Shipping is an integral element of the global economy. It’s also a significant contributor to greenhouse gas (GHG) emissions, contributing about three percent of the global total. While many other sectors are expected to decrease their emissions, emissions from shipping are projected to increase over the coming years.
If the industry doesn’t make changes to stop the growth of emissions, shipping could make up 17 percent of global carbon dioxide (CO2) emissions by 2050.
Despite these predictions, there may be significant potential to reduce shipping emissions. All by improving energy efficiency and embracing alternative fuels. According to the United Nations International Maritime Organization (IMO), making operational improvements and deploying existing technologies could decrease the energy consumption and CO2 emissions of ships by 75 percent.
Globally, the shipping industry has begun taking steps to reduce emissions. The IMO adopted in 2018 an initial strategy for reducing GHG emissions from ships. The plan envisions at least a 50 percent reduction in emissions by 2050 from 2008 levels. It also says that emissions should peak and start to decline as soon as possible.
What are some strategies the shipping industry can use to achieve improved energy efficiency and reduced emissions?
Making changes to the operation of ships could unlock significant energy savings. Reducing ship speed is one of the most beneficial adjustments operators can make.
Cutting ship speed by 10 percent can result in fuel savings of 20 percent, taking into account the increased voyage length resulting from reducing speed. It may be especially important to reduce speed when there are headwinds and adverse currents as well as when ships are nearing the coast.
Making port operation more efficient and reducing waiting time in ports can also reduce fuel use and cut time each voyage. Improving route planning could have a similar impact.
Another area to consider is capacity utilization. Logistics professionals should minimize unused space on ships to avoid wasted fuel. Ships often make return journeys with empty shipping containers, which is a significant missed opportunity. Coordinating with other shippers to make the most of return journeys could reduce the amounts of trips that vessels need to make.
Changes to ship design, such as improvements in the design of engines, power trains, propellers, flow profiles and more, can also improve fuel efficiency.
One example of this kind of innovation is the bulbous bow, a bulb protruding from the front of a ship just under the waterline. This protrusion changes how the water flows around the ship’s hull, reducing drag and increasing fuel efficiency.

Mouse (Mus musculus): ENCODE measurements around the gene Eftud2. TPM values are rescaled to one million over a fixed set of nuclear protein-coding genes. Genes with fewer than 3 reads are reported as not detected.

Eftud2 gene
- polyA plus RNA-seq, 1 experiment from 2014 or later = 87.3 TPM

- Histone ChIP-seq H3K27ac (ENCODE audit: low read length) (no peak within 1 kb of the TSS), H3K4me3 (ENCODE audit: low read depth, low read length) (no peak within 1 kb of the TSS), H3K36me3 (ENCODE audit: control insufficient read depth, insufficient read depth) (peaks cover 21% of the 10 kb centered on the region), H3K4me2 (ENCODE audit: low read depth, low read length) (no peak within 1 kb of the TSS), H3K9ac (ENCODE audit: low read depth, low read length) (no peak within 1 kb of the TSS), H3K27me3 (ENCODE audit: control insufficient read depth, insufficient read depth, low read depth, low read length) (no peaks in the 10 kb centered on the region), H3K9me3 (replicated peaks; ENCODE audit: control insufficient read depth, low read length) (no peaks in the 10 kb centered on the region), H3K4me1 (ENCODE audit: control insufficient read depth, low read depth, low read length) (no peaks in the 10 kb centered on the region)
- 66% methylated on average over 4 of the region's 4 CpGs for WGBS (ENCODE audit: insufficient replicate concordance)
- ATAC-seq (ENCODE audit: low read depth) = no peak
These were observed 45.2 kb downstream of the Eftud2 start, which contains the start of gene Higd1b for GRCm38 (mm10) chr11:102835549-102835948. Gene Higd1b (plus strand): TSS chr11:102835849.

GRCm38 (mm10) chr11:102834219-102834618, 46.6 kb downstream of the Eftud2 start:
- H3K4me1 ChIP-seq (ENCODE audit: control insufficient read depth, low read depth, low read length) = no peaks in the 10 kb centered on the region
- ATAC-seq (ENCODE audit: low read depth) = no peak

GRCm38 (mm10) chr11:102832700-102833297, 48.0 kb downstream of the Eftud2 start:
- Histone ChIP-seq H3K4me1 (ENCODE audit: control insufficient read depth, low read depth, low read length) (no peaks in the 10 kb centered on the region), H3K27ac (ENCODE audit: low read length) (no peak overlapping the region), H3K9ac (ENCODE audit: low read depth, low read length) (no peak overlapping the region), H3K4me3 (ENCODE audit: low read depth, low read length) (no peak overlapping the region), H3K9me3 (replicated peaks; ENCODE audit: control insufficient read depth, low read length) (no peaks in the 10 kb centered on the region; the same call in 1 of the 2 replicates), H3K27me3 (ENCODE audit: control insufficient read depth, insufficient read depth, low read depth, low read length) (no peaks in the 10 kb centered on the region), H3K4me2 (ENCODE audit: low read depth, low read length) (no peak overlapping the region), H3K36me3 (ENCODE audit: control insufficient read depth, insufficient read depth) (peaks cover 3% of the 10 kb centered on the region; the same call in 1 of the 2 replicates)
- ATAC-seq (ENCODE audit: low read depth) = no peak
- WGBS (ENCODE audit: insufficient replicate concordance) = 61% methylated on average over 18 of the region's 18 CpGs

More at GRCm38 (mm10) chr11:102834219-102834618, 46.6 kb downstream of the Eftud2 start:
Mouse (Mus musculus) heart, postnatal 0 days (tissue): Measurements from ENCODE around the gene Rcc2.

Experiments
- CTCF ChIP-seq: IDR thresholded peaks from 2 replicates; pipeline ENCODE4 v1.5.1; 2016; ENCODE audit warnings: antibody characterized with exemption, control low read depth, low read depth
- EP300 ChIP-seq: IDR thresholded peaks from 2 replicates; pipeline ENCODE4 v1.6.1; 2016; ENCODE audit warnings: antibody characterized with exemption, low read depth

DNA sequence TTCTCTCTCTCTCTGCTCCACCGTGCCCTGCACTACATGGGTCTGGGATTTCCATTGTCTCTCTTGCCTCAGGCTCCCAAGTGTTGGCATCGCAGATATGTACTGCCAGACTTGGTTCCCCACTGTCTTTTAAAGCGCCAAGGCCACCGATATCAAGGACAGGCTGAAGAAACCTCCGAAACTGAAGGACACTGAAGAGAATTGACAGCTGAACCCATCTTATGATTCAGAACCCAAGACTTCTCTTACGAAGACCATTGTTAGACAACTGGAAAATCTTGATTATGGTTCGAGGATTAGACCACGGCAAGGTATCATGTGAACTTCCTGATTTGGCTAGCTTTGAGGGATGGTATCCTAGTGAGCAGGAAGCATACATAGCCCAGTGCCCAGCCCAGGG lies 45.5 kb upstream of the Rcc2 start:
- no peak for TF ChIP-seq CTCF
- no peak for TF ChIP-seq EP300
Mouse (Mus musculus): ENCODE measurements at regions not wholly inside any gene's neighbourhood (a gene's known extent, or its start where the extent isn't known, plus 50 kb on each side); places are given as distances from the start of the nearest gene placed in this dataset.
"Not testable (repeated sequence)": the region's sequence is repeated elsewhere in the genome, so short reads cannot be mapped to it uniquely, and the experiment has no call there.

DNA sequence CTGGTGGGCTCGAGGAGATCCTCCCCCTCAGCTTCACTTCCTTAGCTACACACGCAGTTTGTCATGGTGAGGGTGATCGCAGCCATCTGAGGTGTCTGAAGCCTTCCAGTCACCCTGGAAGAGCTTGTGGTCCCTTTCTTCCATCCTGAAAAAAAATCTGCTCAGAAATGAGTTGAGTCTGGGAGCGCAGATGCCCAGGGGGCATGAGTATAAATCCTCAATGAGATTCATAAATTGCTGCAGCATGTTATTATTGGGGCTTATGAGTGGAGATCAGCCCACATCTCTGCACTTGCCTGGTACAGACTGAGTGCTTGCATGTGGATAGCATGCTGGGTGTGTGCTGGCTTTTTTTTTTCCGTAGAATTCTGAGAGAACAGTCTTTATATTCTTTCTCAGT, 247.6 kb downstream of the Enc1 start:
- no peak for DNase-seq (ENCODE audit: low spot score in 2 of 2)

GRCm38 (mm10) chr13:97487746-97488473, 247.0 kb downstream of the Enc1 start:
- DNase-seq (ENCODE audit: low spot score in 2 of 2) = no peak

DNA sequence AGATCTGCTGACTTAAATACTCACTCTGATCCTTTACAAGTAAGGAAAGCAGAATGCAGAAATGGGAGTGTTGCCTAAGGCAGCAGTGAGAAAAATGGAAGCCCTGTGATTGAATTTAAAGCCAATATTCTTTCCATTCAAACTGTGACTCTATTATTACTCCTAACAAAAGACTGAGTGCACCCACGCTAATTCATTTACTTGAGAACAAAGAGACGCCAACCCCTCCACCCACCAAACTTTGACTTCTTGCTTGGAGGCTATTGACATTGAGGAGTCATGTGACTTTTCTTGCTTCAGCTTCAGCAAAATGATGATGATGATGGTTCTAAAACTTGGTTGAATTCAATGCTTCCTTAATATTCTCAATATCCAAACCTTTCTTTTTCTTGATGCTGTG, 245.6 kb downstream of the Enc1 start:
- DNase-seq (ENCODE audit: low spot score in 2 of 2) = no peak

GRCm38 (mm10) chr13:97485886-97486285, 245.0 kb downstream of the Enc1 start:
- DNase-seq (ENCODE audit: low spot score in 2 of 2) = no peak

As a ship moves through water, it creates a wake current that can create turbulence, increasing fuel consumption. An innovation called the Mewis duct, a channel with integrated fins located in front of the propeller, can streamline this water flow by guiding it toward the propeller blades. The fins in the duct also create a twist in the current that helps improve the energy efficiency of the propulsion system.
Another design improvement is the use of paints and coatings to reduce resistance. Specialized coatings can also prevent marine organisms from attaching to ships’ hulls. These organisms can create drag so preventing them from latching onto the boat can increase fuel efficiency.
Another major opportunity for reducing emissions is switching from diesel to cleaner fuels. Just as industrial engines can account for up to 65 percent of a warehouse’s electricity use. Therefore the engine of a ship is the center of its energy use. The shipping industry is starting to use more liquefied natural gas (LNG). That which burns more cleanly than diesel. Manufacturers can also equip ships with systems that capture “boil-off” vapor.
Yet finally the industry is even starting to explore using wind and solar energy to power ships.
The shipping industry has made some strides recently. However it still has a long way to go. Especially regarding improving energy efficiency and reducing emissions. So existing technologies and operational changes could contribute significant improvements. So embracing emerging technologies could improve shipping efficiency even further.
Emily Folk is a freelance writer and blogger from Lancaster, PA. She covers topics in conservation, sustainability and renewable energy. To see her latest posts, check out her blog Conservation Folks, or follow her on Twitter.